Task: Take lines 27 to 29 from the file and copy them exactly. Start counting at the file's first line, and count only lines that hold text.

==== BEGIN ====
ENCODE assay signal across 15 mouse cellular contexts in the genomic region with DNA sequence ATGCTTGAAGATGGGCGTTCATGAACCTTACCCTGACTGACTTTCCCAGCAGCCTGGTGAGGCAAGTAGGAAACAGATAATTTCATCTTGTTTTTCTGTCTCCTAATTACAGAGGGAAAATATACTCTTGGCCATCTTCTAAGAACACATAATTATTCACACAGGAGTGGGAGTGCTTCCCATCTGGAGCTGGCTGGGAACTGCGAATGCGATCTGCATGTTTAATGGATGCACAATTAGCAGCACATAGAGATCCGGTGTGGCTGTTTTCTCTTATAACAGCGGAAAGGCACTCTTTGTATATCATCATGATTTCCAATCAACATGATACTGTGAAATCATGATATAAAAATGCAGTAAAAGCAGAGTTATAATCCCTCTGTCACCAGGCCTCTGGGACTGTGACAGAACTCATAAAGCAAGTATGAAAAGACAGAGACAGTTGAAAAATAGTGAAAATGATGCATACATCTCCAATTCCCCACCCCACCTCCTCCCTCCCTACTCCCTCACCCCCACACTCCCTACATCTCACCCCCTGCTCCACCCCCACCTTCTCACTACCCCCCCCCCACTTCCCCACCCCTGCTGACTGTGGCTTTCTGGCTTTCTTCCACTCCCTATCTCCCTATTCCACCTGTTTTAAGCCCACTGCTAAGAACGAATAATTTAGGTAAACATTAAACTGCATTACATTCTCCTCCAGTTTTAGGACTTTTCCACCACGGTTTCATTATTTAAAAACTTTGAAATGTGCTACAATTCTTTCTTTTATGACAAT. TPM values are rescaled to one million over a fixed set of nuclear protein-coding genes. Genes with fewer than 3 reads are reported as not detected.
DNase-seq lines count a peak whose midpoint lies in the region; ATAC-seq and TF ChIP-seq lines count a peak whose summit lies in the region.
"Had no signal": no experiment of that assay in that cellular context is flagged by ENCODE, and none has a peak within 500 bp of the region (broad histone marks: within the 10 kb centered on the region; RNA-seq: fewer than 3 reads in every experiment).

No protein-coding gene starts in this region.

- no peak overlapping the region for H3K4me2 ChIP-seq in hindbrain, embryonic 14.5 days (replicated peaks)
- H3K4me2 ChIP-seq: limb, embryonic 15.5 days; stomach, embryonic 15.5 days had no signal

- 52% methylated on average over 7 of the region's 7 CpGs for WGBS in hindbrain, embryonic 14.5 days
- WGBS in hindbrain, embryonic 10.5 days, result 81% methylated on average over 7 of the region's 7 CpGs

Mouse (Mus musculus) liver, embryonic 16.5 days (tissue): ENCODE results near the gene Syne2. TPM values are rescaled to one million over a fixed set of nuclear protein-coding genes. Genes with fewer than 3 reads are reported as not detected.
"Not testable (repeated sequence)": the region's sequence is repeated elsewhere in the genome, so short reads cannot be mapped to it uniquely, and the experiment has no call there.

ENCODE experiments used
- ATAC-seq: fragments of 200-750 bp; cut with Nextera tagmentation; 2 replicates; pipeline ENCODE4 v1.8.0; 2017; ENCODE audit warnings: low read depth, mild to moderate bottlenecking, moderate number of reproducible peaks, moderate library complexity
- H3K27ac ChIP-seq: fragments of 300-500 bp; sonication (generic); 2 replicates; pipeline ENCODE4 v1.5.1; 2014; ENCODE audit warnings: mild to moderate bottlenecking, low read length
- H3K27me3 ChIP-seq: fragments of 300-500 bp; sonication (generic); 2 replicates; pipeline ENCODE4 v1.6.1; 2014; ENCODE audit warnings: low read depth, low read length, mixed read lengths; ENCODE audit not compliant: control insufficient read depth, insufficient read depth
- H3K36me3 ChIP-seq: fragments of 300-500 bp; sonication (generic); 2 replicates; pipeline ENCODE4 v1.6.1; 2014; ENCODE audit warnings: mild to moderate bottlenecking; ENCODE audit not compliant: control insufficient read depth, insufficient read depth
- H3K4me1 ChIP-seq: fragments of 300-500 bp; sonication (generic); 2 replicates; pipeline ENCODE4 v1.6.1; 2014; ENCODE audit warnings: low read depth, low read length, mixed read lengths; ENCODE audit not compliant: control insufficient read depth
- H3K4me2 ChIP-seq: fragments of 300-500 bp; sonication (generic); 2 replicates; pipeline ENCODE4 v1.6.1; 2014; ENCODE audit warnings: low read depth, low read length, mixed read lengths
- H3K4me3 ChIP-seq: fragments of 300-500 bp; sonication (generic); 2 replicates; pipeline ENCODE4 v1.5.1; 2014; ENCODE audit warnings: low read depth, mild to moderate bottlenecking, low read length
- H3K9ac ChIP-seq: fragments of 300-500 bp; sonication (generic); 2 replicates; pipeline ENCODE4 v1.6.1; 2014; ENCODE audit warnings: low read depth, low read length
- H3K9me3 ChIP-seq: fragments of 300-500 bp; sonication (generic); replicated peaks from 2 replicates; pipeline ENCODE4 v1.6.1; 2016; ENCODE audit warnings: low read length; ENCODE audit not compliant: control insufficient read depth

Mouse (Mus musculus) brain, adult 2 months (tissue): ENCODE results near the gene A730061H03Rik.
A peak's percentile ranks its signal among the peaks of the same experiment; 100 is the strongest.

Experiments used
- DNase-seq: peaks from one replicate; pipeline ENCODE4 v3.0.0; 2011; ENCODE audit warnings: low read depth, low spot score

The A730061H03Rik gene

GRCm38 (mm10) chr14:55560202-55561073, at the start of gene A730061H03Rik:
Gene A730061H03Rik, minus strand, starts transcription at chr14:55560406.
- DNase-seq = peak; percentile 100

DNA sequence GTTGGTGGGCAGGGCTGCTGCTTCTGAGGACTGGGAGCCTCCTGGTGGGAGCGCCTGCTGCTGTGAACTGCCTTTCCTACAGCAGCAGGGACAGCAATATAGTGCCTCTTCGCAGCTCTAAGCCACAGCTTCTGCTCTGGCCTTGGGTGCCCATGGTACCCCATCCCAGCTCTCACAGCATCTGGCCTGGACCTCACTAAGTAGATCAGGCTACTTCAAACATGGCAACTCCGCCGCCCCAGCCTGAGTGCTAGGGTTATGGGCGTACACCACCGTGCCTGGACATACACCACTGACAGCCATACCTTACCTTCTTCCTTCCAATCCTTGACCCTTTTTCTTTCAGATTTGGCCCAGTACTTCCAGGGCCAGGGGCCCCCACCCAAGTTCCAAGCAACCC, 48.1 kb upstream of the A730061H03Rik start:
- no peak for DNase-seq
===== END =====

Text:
Gene A730061H03Rik, minus strand, starts transcription at chr14:55560406.
- DNase-seq = peak; percentile 100

DNA sequence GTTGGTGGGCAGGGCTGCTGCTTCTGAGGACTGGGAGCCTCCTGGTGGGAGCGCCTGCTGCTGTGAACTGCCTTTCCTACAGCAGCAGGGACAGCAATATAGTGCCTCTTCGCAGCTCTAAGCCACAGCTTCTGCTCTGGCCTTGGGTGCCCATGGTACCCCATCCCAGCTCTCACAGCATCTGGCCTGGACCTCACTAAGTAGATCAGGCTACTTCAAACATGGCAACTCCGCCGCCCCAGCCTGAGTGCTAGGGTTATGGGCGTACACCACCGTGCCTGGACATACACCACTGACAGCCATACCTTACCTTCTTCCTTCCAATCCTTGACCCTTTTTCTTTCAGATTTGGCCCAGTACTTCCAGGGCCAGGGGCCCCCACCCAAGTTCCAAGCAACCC, 48.1 kb upstream of the A730061H03Rik start: